The turtle is several miles across I'll call it two wide by three long in none submerged area. Its shell is thick enough that fire short of burning the city down doesn't much catch its interest (should that happen it might decide to put out the fire which would be bad for the citizens and makes a good cautionary tale for what happened to another turtle city). Fuel wise and building wise they are reliant on it coming close to shore periodically this has the down side of meaning its not always available and the upside of not exhausting the resources around it quickly and having to import them from further and further away. The inhabitants were originally land dwellers so their building style is what they know wood and stone. The turtles shell is many feet thick, and though you wouldn't want to put in a lot of basement sinking support posts many feet deep doesn't catch its attention (I was picturing it as having something between an actual turtles shell and an earth like crust).
Farming would be limited to the areas between the "hills" were enough dirt has gathered and insufficient for the support of the city . Fish is as mentioned abundant for the dwellers of the city, the rest of the food must be imported. Your points make me think that I should have the turtle frequent inhabited waters, which makes sense as it eats fish and the deep ocean is a vast desert from the biological perspective. Its always on the move seeking out the richest fishing grounds for its fantasy sized appetite. The light house is on the shell nearest the head as the head is mobile, dangerously bitey, and less constant in its vertical position.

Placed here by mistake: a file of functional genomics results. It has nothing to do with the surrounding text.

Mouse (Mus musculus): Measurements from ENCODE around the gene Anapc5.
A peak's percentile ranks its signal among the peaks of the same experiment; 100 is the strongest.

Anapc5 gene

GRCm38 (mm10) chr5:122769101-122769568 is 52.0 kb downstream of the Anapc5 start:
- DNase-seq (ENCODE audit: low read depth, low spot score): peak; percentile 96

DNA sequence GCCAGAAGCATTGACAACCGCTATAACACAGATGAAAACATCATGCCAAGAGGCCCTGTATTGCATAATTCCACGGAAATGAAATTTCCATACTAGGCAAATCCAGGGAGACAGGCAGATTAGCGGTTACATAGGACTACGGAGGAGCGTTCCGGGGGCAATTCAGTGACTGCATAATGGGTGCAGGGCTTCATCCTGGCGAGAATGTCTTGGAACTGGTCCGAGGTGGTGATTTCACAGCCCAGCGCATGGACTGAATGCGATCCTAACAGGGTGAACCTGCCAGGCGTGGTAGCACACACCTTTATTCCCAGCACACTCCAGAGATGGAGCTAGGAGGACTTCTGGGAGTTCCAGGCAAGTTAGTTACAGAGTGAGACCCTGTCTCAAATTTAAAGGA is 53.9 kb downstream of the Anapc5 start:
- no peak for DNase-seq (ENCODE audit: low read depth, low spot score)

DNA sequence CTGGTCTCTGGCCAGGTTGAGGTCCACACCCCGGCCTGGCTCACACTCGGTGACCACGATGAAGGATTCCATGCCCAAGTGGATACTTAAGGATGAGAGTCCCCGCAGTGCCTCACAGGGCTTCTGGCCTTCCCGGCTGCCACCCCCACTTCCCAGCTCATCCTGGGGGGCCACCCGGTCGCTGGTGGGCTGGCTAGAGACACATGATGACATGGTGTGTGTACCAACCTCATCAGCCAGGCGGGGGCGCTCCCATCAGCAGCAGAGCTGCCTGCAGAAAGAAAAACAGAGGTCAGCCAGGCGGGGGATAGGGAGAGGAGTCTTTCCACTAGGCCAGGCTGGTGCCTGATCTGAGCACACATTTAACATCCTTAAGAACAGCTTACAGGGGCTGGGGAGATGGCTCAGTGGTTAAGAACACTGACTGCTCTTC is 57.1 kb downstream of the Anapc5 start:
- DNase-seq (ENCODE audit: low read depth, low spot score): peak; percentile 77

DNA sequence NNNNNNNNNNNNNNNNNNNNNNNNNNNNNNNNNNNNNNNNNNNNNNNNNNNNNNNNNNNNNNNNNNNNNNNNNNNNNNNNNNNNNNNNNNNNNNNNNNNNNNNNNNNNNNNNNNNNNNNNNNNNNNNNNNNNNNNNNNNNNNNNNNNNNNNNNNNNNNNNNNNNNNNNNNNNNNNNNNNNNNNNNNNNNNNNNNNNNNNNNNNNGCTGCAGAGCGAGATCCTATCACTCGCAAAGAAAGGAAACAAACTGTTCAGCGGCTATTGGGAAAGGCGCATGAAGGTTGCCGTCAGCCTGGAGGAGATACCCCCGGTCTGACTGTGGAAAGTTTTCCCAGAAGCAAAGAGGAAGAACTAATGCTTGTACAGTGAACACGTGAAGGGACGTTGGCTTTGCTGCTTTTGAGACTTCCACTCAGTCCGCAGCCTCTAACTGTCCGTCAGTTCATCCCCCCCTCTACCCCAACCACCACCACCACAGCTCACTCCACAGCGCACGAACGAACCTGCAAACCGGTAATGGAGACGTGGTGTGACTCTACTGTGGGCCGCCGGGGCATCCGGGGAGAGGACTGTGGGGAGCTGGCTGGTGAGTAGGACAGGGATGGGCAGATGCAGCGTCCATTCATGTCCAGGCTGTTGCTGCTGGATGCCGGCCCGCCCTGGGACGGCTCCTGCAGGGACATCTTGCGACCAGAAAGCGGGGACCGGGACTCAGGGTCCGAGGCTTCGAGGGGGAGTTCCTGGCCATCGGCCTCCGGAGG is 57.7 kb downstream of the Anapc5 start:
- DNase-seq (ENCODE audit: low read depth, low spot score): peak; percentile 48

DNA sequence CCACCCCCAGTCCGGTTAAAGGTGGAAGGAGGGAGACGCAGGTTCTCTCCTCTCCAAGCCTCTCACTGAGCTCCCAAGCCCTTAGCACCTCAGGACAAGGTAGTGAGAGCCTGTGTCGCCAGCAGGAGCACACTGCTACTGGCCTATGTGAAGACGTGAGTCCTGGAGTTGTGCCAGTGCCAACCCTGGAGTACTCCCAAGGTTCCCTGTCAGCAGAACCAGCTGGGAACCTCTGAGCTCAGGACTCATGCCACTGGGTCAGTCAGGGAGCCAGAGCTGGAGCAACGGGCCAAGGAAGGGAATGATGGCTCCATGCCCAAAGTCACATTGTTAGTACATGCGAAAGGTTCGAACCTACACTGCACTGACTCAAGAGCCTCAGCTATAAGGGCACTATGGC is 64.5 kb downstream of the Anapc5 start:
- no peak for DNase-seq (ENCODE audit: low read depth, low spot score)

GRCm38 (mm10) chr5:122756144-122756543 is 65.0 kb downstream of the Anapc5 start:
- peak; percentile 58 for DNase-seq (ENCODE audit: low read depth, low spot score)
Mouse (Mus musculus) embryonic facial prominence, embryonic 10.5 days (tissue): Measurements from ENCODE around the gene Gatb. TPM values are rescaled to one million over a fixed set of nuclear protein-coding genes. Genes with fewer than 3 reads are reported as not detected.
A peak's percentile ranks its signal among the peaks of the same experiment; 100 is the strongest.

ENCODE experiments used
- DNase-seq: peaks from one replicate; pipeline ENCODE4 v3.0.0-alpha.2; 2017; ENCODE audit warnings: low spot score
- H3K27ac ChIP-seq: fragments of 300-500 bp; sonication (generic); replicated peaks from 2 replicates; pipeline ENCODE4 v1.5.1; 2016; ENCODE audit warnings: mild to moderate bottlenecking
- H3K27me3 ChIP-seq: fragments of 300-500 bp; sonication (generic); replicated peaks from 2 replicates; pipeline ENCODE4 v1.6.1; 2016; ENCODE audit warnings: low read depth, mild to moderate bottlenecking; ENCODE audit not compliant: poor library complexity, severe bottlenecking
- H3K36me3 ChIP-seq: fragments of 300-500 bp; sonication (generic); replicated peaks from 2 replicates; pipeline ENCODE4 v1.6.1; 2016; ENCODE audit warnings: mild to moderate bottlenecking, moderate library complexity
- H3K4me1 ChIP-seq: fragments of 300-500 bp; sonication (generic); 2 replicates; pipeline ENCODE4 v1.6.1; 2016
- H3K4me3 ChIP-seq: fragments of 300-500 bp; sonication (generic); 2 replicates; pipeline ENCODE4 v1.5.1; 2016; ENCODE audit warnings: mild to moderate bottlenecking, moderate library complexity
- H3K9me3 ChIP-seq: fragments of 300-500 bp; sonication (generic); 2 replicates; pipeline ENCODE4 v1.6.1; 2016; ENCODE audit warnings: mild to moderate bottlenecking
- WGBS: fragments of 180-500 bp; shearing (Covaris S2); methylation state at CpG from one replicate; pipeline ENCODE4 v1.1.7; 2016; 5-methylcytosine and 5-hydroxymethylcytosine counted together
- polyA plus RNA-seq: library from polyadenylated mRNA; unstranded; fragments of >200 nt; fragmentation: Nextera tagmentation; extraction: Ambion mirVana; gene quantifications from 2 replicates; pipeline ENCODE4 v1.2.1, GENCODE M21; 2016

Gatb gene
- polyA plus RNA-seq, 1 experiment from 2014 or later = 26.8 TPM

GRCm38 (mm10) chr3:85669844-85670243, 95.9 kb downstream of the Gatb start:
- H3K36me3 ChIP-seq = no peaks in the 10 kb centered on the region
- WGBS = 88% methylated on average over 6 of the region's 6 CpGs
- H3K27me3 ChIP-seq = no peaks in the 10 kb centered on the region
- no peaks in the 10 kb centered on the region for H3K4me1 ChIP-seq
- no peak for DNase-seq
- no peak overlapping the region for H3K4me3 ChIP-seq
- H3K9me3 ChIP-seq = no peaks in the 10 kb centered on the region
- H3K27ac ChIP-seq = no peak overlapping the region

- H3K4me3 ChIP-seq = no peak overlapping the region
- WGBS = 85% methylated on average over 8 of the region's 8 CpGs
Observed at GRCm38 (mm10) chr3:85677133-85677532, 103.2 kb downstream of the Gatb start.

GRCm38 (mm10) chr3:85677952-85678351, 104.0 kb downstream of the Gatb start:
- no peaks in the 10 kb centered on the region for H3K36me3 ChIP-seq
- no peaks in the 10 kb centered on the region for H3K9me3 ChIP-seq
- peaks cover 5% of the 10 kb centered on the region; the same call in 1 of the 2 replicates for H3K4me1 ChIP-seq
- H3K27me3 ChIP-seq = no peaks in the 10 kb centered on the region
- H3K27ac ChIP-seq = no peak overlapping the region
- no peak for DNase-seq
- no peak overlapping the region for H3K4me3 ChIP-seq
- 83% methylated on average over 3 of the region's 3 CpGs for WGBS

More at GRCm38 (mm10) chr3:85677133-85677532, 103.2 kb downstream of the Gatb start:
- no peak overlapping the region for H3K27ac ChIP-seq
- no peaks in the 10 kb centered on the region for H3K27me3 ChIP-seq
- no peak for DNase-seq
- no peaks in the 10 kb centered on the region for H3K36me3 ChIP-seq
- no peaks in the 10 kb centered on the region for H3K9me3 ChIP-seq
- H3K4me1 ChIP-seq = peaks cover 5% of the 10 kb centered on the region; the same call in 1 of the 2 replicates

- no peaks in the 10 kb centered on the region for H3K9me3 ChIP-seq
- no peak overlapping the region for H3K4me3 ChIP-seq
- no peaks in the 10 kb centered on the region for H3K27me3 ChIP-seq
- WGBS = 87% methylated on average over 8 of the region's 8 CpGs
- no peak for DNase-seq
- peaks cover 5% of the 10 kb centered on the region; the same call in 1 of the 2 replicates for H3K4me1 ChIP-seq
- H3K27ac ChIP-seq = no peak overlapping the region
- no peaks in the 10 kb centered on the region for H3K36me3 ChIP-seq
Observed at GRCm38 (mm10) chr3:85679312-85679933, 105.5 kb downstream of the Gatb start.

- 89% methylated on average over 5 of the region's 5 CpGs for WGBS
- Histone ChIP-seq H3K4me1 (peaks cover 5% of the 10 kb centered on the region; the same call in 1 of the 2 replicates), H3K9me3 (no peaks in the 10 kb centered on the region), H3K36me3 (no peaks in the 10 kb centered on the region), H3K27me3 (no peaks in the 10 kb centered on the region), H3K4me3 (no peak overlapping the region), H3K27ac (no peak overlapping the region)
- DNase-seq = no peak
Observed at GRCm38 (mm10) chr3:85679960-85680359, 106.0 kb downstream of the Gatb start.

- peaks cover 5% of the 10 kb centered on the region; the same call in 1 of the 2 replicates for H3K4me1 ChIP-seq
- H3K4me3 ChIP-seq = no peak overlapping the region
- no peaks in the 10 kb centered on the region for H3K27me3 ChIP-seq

The city started closer to the rear on the left side of the turtle (port side if you prefer) as a fishing village, the swirling currents where a great place to drag a small net to catch some of the dazed fish left in the turtles wake, just a poor place to land a laden cargo ship. The city spread forwards from there the population boomed and then through some political or economic nonsense I've not yet worked out (and would welcome ideas for), busted. Now its on the upswing again and folks are flocking to the city (or arguably just waiting for the city to come to them).
Water is the most problematic resource. Either I have to make the oceans fresh water(I'm from the great lakes and secretly believe all water should be unsalted anyways), have the turtle stay in high precipitation areas, sweat fresh water, or come up with some other solution that is more fun than hand wavey magic. I'm up for good ideas on this resource.
And yes Azelor its turtles all the way down.
No worries, MCC. I'm trained as an urban historian (sort of), so I tend to get kinda obsessive about the details of fantasy cities (a mixed blessing, for sure).
Regarding the turtle's visits to coastal waters, another possibility is that it goes to shore to lay eggs (although I don't know whether god-turtles reproduce or not), which would pose all sort of opportunities and dangers to the inhabitants.